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IN A GUARDED CONDITION
Michael Silver
December 15, 1997
Steve Young got plenty of protection as the 49ers moved closer to gaining home field advantage
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December 15, 1997

In A Guarded Condition

Steve Young got plenty of protection as the 49ers moved closer to gaining home field advantage

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The good news coming out of San Francisco on Sunday night was that 49ers quarterback Steve Young had walked away from a 28-17 victory over the Minnesota Vikings still in one piece.

After Young had been sacked four times in a 44-9 loss to the Kansas City Chiefs the week before, the question was, Can the Niners' offensive line protect him in a game against a strong team? "I think we answered that today, and the answer is yes," San Francisco right guard Kevin Gogan said after Sunday's game, in which Young completed 20 of 25 passes for 280 yards and two touchdowns to move the 12-2 49ers within a victory of securing home field advantage in the NFC playoffs. "They have some real good pass rushers, and they brought the heat, but we kept it under control."

With Young nursing ribs that had been bruised by the Chiefs, the San Francisco line performed admirably, holding the Vikings to two sacks and preventing All-Pro defensive tackle John Randle from doing any serious damage. In fact, the most stinging shots delivered by Randle were of the verbal variety. Late in the game Randle began chattering at Niners left guard Ray Brown, and Gogan happily entered the fray. Ten minutes after the game, Gogan was still squawking. "Ask John Randle if he has a carnival ticket," Gogan cackled, "because I gave him a good ride today."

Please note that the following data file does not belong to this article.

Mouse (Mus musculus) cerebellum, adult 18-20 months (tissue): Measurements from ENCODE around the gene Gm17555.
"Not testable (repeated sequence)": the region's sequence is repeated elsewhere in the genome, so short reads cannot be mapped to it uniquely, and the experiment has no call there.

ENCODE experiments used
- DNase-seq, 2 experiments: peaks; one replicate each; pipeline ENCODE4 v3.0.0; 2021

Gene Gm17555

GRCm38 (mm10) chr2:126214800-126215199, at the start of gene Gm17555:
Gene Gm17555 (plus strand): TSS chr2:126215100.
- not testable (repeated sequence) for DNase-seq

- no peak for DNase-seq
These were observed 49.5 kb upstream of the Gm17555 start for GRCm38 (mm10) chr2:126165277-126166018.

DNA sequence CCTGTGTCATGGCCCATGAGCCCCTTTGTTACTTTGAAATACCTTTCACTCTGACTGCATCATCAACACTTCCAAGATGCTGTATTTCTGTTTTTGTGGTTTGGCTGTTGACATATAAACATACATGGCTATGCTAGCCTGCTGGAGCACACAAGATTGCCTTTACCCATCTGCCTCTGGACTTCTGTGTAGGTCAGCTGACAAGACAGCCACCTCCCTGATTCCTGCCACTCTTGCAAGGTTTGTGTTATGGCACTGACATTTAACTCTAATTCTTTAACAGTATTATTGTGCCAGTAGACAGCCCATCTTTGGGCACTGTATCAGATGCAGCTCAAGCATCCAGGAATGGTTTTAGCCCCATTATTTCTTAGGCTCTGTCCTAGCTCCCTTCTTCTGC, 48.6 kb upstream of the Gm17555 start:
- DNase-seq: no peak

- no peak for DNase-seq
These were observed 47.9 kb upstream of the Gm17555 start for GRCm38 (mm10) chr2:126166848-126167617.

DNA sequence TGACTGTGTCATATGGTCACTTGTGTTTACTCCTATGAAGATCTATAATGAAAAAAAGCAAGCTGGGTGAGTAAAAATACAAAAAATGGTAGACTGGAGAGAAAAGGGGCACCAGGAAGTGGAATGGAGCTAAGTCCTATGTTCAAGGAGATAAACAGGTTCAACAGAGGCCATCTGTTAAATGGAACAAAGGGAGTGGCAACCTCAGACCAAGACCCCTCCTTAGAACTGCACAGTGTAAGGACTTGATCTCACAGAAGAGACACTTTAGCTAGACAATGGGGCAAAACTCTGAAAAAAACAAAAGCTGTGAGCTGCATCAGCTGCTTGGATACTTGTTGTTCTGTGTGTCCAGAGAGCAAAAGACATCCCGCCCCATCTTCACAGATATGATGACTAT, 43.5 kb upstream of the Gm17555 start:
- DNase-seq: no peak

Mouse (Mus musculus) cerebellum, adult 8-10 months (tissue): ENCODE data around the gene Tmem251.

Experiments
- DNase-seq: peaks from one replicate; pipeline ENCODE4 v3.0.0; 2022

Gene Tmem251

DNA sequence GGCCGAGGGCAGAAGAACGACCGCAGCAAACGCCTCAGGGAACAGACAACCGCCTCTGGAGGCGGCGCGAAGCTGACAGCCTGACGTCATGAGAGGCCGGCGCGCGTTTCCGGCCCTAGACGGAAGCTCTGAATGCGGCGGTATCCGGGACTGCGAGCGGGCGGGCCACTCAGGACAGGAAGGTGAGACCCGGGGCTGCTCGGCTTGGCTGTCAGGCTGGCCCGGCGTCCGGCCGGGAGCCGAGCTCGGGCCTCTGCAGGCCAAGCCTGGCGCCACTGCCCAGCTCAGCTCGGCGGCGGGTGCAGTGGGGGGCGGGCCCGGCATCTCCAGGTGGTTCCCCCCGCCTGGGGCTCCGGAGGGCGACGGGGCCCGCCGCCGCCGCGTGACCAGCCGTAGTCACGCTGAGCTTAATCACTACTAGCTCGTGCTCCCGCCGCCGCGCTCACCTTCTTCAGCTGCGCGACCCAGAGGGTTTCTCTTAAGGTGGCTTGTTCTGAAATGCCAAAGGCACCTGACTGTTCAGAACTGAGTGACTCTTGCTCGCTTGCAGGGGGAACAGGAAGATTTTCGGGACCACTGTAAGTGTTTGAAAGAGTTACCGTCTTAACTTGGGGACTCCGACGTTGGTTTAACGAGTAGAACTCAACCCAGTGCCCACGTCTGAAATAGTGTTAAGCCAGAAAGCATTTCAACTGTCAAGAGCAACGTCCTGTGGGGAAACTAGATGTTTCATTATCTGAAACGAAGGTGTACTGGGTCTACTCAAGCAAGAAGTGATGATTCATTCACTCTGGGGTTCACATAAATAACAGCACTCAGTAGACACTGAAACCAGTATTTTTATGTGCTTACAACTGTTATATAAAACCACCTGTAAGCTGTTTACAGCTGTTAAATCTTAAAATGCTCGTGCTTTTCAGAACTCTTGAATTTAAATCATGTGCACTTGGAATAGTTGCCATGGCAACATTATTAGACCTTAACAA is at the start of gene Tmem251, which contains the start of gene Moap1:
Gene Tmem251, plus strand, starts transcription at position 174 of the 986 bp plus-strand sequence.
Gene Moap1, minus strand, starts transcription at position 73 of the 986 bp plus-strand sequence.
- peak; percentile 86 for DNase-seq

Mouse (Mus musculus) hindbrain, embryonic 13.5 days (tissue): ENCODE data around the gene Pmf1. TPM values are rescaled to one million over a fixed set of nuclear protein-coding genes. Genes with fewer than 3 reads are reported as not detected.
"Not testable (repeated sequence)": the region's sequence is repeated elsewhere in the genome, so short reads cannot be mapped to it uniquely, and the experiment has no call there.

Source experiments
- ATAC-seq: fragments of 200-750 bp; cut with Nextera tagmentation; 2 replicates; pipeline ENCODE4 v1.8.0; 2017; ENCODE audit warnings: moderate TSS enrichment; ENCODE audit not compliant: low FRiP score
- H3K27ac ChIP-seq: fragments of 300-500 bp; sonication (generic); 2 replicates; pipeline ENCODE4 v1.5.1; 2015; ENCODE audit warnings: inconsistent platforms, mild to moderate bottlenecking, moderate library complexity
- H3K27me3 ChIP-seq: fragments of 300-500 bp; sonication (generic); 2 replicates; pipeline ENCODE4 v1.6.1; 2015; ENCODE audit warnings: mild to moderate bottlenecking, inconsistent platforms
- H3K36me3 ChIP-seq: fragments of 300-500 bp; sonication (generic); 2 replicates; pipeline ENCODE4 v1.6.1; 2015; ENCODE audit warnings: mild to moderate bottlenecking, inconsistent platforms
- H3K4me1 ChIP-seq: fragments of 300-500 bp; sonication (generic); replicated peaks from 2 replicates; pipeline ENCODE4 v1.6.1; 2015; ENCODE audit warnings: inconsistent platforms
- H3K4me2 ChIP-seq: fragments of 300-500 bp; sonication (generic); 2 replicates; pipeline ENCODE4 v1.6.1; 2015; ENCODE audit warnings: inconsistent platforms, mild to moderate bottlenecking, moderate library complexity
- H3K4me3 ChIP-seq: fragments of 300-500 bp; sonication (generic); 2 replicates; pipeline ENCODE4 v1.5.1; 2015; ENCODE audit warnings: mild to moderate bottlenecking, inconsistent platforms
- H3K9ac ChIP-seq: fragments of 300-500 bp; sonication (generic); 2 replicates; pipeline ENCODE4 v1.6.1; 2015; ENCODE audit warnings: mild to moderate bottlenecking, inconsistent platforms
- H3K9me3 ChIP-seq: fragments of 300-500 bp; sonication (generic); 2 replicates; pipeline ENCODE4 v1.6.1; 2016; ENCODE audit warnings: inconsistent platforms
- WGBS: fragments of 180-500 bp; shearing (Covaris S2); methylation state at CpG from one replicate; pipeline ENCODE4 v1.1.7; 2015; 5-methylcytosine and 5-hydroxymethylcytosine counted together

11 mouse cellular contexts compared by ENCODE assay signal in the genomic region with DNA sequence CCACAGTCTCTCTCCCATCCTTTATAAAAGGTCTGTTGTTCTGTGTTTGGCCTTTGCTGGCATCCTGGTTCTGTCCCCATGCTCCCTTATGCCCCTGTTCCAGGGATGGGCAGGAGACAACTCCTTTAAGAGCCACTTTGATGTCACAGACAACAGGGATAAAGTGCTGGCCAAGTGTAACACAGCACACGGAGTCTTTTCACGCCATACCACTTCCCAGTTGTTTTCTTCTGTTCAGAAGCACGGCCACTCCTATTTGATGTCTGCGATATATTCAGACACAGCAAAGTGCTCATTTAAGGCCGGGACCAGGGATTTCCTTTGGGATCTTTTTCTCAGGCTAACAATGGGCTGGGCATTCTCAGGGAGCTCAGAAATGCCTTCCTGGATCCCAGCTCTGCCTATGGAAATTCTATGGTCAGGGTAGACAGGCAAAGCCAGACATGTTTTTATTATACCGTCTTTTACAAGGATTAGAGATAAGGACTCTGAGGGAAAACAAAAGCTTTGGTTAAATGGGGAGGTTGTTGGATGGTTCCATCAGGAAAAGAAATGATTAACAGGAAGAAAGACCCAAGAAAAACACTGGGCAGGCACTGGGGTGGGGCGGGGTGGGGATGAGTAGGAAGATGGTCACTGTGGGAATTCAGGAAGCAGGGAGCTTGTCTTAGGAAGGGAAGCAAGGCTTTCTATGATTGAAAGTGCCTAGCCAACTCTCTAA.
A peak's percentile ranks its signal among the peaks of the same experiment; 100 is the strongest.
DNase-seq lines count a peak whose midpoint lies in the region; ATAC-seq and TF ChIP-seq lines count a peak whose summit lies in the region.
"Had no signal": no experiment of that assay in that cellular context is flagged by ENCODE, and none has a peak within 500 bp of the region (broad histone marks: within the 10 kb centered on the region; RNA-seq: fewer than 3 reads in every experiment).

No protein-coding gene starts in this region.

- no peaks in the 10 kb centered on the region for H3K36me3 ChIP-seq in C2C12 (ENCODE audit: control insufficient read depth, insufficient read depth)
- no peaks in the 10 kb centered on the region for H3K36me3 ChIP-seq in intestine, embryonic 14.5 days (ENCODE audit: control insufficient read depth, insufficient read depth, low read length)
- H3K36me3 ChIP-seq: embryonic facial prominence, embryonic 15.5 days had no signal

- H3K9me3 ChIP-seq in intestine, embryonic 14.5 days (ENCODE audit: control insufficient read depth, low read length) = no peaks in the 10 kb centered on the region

Randle shouldn't be offended, for Gogan is an equal-opportunity annoyer. His most frequent targets are teammate Tim Hanshaw, who began this season as the starting left tackle but was benched after Week 3 in favor of Derrick Deese, and offensive line coach Bobb McKittrick, whose meetings are constantly interrupted by Gogan's yelps, barbs and hurling of various objects. "It's like The Howard Stem Show" Deese says of the offensive line meetings. "You always want to see what will happen next." Gogan has no qualms about tormenting the 61-year-old McKittrick. "Hey," Gogan says, "somebody's got to do it."

While the 330-pound Gogan garners the bulk of the attention, it is the quietest member of the line, 6'6", 275-pound right tackle Kirk Scrafford, who is having the best season of any 49ers blocker. Scrafford, who hails from Missoula, Mont., has an overly relaxed manner of speaking—Gogan calls him Eeyore after the Winnie the Pooh character—but is a punishing pass protector. The versatile Deese, who until this year hadn't played tackle since junior college, has also been an effective pass blocker, and the Niners have received strong inside play from Brown and center Chris Dalman.

The line has struggled with pass protection on two occasions this year, both times on the road: in Kansas City and in a season-opening defeat at Tampa Bay, during which Young suffered a concussion. In those games the line looked overwhelmed. "If there was one thing we learned in Kansas City," Scrafford says, "it's that we don't want to be on the road in January."

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